Nick: 2011 has been a remarkable year for comedy, particularly of the R-rated variety. Not all of the film have been great but as a collective it’s a really special crop of films. Almost all the major food groups of today’s comedy scene are represented and 30 Minutes or Less arrives on the tail end of the summer with its own contributions. Sporting reliable comedy names like Jesse Eisenberg and Danny McBride as well as director in Ruben Fleischer who has shown considerable comedic chops the film certainly has its moments but ultimately feels like a victim of not enough seasoning.
Renn: It’s definitely one of those films where you’ll keep asking yourself, “why am I not enjoying this more?” The actors are all great, the plot is quirky and original enough to be fun, and there’s nothing especially insulting about the brisk plot, but… insubstantial is the word that comes to mind. Scenes are funny, but never hilarious. Individual lines are amusing, but rarely remarkably funny. The movie is well shot, but every scene of action or banter feels like a match that is struck over and over, never catching and lighting up. There’s a flatness that escapes being boring by virtue of pure charm, a strong laugh here, a cute song choice there. But it’s a shame Fleischer pulled back from tackling a more ambitious project after Zombieland, as now I’m concerned that exceptional zombie comedy may have been a fluke.
Nick: Fluke may be too strong a word. I believe Ruben’s the real deal but this feels like a film that would have benefited from the polish and visual assistance Zombieland rather than the analog ‘Midnight Run’ vibe they were aiming for. This feels like the Due Date for star and director. A digestif between stronger efforts. Whenever a movie that isn’t geared for children that doesn’t crest 85 minutes arrived, all sorts of red flags go up. I don’t know what led to the rough around the edges vibe of 30 Minutes or Less, but regardless all we can go by is the finished product. That finished product just isn’t substantial. There’s no performance that carries it. There’s not enough merit to the relationships. It veers into terrain that requires a killer instinct and then doesn’t commit to them. There are some violent acts here but the film doesn’t own up to them. It’s as if the filmmakers want us to get the visceral nature of the events in the film but not see the end result. A couple of characters are put into mortal danger and the movie never shows the outcome. These are characters we’re supposed to be invested in. Were they rushed? Were they lazy? Were efforts made to take some of the bite of the darker aspects of the story? Who knows?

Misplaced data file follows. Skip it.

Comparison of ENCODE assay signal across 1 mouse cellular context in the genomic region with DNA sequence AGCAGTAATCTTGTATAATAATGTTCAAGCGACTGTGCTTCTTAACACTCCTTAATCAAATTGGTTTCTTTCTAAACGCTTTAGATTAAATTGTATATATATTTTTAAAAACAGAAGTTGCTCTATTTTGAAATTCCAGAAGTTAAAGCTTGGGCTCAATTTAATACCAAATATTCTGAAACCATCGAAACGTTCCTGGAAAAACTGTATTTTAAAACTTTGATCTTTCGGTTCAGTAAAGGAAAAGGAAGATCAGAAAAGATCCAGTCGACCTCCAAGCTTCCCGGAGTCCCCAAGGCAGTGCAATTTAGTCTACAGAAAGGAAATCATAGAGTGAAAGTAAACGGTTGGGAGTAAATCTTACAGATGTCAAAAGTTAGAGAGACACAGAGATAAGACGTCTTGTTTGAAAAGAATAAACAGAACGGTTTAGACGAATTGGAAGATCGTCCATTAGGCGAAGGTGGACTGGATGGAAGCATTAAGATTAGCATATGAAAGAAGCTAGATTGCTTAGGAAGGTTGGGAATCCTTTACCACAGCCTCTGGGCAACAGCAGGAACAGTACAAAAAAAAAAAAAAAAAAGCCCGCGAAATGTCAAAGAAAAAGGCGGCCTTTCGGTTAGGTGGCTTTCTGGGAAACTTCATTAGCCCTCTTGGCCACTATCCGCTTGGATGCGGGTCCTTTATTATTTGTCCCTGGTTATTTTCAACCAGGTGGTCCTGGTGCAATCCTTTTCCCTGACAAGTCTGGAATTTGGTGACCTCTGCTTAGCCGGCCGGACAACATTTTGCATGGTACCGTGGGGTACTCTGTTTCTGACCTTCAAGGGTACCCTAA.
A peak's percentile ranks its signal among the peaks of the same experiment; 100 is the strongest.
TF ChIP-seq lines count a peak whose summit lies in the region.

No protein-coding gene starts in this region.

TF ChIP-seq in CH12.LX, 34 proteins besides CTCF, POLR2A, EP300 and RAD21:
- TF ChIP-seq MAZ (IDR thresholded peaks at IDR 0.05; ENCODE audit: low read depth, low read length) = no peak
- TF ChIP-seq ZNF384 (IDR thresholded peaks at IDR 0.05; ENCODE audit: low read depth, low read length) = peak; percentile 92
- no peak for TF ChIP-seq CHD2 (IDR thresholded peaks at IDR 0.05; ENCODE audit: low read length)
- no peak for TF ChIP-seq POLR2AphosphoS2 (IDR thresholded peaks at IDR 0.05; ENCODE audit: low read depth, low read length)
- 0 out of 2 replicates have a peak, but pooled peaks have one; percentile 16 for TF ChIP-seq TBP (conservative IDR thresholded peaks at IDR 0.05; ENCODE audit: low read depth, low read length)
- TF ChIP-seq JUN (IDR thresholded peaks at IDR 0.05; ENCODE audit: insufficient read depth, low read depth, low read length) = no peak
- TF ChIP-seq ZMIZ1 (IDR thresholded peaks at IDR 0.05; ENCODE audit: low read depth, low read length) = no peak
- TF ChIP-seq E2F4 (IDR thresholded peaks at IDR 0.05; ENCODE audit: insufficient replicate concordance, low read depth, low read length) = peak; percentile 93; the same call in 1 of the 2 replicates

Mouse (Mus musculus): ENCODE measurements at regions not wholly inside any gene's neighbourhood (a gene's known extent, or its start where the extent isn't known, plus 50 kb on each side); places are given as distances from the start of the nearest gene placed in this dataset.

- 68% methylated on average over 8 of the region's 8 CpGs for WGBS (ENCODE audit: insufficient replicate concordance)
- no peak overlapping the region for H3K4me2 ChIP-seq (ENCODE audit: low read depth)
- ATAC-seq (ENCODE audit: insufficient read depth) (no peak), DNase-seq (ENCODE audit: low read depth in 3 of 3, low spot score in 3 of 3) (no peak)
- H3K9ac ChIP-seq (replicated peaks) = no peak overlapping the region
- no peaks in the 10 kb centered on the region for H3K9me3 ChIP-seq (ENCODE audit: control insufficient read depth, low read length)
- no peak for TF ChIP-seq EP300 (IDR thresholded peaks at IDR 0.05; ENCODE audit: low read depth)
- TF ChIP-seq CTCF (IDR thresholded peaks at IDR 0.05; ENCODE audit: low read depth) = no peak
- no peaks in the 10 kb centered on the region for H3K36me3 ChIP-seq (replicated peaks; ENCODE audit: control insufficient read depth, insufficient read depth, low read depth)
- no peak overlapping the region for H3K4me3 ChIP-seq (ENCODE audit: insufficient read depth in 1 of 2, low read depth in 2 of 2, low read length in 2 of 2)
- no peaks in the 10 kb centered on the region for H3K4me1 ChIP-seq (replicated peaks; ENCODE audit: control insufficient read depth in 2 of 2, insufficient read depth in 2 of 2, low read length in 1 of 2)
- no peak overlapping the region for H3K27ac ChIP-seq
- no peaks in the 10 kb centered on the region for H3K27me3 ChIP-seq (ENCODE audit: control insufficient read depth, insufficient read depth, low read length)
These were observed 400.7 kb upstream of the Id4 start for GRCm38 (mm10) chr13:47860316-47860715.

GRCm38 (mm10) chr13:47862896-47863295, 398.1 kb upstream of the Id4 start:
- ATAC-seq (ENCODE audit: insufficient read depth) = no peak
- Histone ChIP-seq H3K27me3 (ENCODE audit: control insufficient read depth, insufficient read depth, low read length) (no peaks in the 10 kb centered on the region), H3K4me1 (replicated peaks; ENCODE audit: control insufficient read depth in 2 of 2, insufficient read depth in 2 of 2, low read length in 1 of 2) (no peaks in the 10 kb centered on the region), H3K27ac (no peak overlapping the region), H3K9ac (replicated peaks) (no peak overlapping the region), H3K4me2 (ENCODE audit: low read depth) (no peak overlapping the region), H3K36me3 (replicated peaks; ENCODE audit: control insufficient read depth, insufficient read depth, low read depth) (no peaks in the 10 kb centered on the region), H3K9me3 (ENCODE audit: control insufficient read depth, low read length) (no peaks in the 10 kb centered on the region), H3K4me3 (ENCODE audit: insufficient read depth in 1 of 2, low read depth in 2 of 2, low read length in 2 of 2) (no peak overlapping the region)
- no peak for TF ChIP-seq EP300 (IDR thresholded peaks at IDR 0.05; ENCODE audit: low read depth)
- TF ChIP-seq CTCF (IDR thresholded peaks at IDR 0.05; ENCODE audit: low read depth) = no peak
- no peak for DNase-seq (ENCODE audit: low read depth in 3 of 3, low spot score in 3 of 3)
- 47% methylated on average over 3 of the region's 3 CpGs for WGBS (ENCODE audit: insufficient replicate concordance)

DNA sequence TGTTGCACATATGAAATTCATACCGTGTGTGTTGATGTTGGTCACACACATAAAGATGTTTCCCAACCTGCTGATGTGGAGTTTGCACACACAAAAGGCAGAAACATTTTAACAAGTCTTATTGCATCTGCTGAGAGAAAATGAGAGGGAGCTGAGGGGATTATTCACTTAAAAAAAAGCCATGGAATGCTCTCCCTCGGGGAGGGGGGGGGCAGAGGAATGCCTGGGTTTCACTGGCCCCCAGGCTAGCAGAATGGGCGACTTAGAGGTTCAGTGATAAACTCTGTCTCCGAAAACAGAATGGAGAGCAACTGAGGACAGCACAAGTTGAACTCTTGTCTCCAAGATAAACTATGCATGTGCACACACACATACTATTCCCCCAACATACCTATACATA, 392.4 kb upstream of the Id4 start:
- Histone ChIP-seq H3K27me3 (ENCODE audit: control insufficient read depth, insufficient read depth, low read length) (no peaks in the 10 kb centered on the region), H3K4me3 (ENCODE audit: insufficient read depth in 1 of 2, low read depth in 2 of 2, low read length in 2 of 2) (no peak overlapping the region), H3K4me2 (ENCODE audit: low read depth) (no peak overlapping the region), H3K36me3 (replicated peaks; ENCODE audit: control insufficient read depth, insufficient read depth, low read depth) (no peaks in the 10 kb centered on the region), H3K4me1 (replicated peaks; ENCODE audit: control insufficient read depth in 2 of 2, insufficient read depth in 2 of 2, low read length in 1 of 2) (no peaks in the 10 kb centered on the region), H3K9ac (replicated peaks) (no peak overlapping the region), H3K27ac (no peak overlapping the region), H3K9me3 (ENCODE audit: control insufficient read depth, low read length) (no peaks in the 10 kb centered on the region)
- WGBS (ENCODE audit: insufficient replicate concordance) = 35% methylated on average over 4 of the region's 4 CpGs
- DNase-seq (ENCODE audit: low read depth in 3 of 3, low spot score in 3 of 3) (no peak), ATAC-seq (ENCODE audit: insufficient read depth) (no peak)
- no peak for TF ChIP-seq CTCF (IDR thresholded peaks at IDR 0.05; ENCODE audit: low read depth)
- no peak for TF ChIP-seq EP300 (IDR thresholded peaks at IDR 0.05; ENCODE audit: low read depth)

There’s some controversy about the potential source events that the filmmakers refuse to own up to, and one wonder’s what drove everyone involved. There’s no biting satire, and it’s not really a dark comedy, but it has some rougher elements that make it just a touch too edgy to be a run-of-the-mill high concept comedy. So Aziz Ansari has some great one liners (that mostly feel culled from tons of improv), Jesse Eisenberg is neurotically competent at leading a comedy, and Danny McBride does the things that have made Danny McBride successful so far. That’s about it. After a summer of borderline classic comedies, this isn’t even a punctuation mark on the batch, but more of an ellipsis… Considering the details are already beginning to slide off of my brain, I can’t imagine it’s going to strike too strong of a nerve in anyone.
Nick: I find Aziz Ansari to be grating for most of the film. I get his schtick, and though I’m not a big fan it’s projects like this that tend to open one’s eyes to the comedic gifts of a performer. None of that came through here. Eisenberg’s good but once again, there’s so much his character has to do to serve the plot it doesn’t allow for him to really shine. These unlikely friends have very little to showcase why their friends, what their friendship is, and why one would risk his life for the other. It’s just undercooked. McBride is another guy who is always good at his thing but Your Highness and Eastbound and Down in a calendar year is a lot of that one thing and he never gets too dark and dirty or too likable for the character to feel fresh. Nick Swarsdon’s another comedy brand I have never seen any value in and here he has the task of humanizing the bad guys when the story needs him to, being a yes man when the story needs him to, and doing bad deeds when called upon. For a generic comedy that’s acceptable but not one with this much talent involved. There’s not a character who makes a resonant impact, which immediately distances it from the classic films it aches to be in the company of.
Renn: Even Michael Pena’s hilarious moments feel like recycled imitations of his Observe & Report role. The whole movie is slight, top to bottom. It’s a shame that the best can be said for the film is that it’s too short to wear out its welcome, but even the abrupt, 70s-style ending doesn’t work. They forgot that those classic films that had the balls to cut to credits the moment the story was done also typically managed to wrap-up all their loose ends.
Ultimately 30 Minutes or Less goes down easy, gets out before the schtick gets old, and leaves no impression at all. It’s a sophomore slump for director Ruben Fleischer, but inoffensive enough that I still look forward to whatever he puts together next.
Nick: It’s slight. Uneven. Forgettable. And with this group of folks, unforgivable. How the heck do you waste Fred Ward?
Out of a Possible 5 Stars
Out of a Possible 5 Stars